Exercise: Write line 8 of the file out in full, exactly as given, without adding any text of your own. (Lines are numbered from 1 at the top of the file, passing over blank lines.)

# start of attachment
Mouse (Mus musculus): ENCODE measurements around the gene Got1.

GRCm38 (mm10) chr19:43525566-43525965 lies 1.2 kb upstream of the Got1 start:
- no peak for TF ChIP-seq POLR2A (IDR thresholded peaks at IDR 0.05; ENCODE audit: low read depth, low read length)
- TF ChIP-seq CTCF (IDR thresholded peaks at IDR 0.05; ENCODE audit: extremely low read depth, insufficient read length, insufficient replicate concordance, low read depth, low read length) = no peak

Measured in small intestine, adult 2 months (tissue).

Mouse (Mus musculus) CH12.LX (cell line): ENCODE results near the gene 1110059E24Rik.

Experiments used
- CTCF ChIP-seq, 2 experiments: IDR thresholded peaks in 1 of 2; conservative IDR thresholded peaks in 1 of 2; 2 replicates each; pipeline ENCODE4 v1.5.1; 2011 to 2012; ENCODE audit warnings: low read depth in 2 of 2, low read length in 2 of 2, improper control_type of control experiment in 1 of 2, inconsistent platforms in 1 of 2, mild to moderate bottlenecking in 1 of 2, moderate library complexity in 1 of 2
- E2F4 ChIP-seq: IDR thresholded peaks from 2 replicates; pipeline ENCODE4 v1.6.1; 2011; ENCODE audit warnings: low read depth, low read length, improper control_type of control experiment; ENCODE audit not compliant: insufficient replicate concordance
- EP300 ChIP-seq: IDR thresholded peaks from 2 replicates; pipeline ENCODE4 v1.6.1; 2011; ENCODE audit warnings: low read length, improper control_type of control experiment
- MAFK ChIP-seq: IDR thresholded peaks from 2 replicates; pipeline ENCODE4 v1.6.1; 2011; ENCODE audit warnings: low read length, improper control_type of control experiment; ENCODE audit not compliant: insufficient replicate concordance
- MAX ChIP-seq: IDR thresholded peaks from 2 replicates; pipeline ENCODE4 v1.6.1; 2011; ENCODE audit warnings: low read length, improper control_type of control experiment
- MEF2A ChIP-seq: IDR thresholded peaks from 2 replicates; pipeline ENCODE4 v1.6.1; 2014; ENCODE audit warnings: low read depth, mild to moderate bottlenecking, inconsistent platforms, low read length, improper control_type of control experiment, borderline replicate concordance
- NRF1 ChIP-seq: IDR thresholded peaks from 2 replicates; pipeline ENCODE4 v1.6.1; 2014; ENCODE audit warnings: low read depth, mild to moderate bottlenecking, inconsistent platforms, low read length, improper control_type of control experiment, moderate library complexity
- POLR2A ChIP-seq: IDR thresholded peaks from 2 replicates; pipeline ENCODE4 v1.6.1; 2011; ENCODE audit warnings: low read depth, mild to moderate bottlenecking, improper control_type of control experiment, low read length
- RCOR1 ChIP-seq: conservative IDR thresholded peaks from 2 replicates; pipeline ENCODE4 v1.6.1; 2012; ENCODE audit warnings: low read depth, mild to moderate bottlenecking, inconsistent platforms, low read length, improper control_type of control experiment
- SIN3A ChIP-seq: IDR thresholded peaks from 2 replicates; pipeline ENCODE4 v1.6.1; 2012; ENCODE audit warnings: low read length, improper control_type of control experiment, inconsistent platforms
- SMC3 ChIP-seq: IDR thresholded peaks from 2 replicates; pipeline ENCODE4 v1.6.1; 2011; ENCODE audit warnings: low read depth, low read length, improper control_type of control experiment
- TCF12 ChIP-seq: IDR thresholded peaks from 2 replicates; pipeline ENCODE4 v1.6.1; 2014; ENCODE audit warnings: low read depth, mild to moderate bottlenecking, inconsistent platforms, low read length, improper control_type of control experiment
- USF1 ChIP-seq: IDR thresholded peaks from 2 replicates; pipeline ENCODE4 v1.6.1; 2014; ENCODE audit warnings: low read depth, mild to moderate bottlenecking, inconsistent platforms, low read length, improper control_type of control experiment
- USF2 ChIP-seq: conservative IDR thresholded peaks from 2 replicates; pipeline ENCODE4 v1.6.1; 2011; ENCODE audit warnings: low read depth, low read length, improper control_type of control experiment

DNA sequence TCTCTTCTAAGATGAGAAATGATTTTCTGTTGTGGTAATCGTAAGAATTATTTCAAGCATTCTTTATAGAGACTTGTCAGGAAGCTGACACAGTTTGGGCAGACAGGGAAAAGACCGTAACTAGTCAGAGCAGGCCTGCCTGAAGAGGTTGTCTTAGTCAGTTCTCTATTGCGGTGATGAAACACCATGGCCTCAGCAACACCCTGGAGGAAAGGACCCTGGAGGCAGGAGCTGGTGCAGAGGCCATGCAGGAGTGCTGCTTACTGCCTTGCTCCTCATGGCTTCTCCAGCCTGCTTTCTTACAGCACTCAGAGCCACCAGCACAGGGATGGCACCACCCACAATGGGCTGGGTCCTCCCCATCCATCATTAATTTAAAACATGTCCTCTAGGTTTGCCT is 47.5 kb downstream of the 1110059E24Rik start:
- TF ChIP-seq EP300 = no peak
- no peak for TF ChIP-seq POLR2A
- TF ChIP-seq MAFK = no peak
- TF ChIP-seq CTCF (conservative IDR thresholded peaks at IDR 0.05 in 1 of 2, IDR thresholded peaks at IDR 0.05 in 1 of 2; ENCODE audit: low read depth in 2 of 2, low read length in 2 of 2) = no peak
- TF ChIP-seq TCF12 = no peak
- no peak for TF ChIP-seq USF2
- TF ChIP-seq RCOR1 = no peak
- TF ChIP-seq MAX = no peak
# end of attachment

- CTCF ChIP-seq, 2 experiments: IDR thresholded peaks in 1 of 2; conservative IDR thresholded peaks in 1 of 2; 2 replicates each; pipeline ENCODE4 v1.5.1; 2011 to 2012; ENCODE audit warnings: low read depth in 2 of 2, low read length in 2 of 2, improper control_type of control experiment in 1 of 2, inconsistent platforms in 1 of 2, mild to moderate bottlenecking in 1 of 2, moderate library complexity in 1 of 2